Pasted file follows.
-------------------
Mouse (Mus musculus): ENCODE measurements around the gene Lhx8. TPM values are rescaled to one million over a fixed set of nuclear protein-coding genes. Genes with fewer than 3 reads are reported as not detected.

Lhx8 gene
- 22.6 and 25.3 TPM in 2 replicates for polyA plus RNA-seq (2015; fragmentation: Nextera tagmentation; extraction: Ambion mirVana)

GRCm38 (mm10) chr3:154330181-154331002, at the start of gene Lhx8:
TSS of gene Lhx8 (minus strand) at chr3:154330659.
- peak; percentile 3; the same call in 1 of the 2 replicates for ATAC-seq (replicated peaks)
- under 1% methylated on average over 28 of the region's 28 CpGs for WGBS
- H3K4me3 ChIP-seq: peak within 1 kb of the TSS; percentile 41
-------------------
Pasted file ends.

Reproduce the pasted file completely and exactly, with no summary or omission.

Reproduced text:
Mouse (Mus musculus): ENCODE measurements around the gene Lhx8. TPM values are rescaled to one million over a fixed set of nuclear protein-coding genes. Genes with fewer than 3 reads are reported as not detected.

Lhx8 gene
- 22.6 and 25.3 TPM in 2 replicates for polyA plus RNA-seq (2015; fragmentation: Nextera tagmentation; extraction: Ambion mirVana)

GRCm38 (mm10) chr3:154330181-154331002, at the start of gene Lhx8:
TSS of gene Lhx8 (minus strand) at chr3:154330659.
- peak; percentile 3; the same call in 1 of the 2 replicates for ATAC-seq (replicated peaks)
- under 1% methylated on average over 28 of the region's 28 CpGs for WGBS
- H3K4me3 ChIP-seq: peak within 1 kb of the TSS; percentile 41